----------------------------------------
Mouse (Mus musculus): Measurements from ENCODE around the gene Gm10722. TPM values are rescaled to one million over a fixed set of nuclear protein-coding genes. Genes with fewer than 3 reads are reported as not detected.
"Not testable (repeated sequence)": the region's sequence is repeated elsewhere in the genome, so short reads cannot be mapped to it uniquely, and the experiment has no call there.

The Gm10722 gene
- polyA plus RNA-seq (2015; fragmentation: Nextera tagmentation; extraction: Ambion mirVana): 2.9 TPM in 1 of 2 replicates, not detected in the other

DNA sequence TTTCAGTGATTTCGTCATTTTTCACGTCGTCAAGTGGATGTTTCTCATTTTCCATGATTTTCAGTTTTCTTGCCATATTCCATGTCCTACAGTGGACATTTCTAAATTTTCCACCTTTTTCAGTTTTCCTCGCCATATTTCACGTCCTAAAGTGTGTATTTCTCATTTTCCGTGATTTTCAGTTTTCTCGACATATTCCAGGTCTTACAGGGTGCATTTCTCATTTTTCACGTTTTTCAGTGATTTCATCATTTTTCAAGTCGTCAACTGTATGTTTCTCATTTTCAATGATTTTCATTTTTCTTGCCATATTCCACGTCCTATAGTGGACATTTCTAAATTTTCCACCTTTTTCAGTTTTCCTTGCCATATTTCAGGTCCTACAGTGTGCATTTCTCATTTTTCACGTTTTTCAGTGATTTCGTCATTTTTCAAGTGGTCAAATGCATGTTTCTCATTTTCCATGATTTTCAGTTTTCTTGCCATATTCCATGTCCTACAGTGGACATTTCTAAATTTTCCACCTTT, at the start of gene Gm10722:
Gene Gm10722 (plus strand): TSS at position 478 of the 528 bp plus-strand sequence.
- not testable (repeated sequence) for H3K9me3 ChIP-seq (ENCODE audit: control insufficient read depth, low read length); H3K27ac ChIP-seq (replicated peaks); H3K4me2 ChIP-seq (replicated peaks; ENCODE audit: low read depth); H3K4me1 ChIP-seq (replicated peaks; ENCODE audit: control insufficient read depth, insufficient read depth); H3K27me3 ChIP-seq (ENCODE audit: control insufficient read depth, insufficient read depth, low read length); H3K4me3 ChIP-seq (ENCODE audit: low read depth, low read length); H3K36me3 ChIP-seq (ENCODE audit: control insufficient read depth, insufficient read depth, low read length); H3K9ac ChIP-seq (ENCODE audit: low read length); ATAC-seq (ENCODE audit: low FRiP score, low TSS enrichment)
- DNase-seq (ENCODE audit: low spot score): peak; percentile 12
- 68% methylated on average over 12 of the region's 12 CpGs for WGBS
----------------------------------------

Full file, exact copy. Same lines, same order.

Mouse (Mus musculus): Measurements from ENCODE around the gene Gm10722. TPM values are rescaled to one million over a fixed set of nuclear protein-coding genes. Genes with fewer than 3 reads are reported as not detected.
"Not testable (repeated sequence)": the region's sequence is repeated elsewhere in the genome, so short reads cannot be mapped to it uniquely, and the experiment has no call there.

The Gm10722 gene
- polyA plus RNA-seq (2015; fragmentation: Nextera tagmentation; extraction: Ambion mirVana): 2.9 TPM in 1 of 2 replicates, not detected in the other

DNA sequence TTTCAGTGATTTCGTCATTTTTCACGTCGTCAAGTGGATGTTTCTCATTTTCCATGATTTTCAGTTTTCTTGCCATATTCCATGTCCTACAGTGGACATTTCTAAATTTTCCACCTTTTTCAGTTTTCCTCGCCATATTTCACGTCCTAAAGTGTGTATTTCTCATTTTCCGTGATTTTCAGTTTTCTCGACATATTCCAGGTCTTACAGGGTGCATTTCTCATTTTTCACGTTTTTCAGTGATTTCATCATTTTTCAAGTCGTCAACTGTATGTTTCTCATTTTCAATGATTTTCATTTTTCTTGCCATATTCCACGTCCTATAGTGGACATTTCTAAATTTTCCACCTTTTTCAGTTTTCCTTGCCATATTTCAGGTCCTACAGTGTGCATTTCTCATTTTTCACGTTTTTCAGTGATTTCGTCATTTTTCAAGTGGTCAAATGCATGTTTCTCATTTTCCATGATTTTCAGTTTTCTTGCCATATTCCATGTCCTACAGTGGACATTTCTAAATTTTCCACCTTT, at the start of gene Gm10722:
Gene Gm10722 (plus strand): TSS at position 478 of the 528 bp plus-strand sequence.
- not testable (repeated sequence) for H3K9me3 ChIP-seq (ENCODE audit: control insufficient read depth, low read length); H3K27ac ChIP-seq (replicated peaks); H3K4me2 ChIP-seq (replicated peaks; ENCODE audit: low read depth); H3K4me1 ChIP-seq (replicated peaks; ENCODE audit: control insufficient read depth, insufficient read depth); H3K27me3 ChIP-seq (ENCODE audit: control insufficient read depth, insufficient read depth, low read length); H3K4me3 ChIP-seq (ENCODE audit: low read depth, low read length); H3K36me3 ChIP-seq (ENCODE audit: control insufficient read depth, insufficient read depth, low read length); H3K9ac ChIP-seq (ENCODE audit: low read length); ATAC-seq (ENCODE audit: low FRiP score, low TSS enrichment)
- DNase-seq (ENCODE audit: low spot score): peak; percentile 12
- 68% methylated on average over 12 of the region's 12 CpGs for WGBS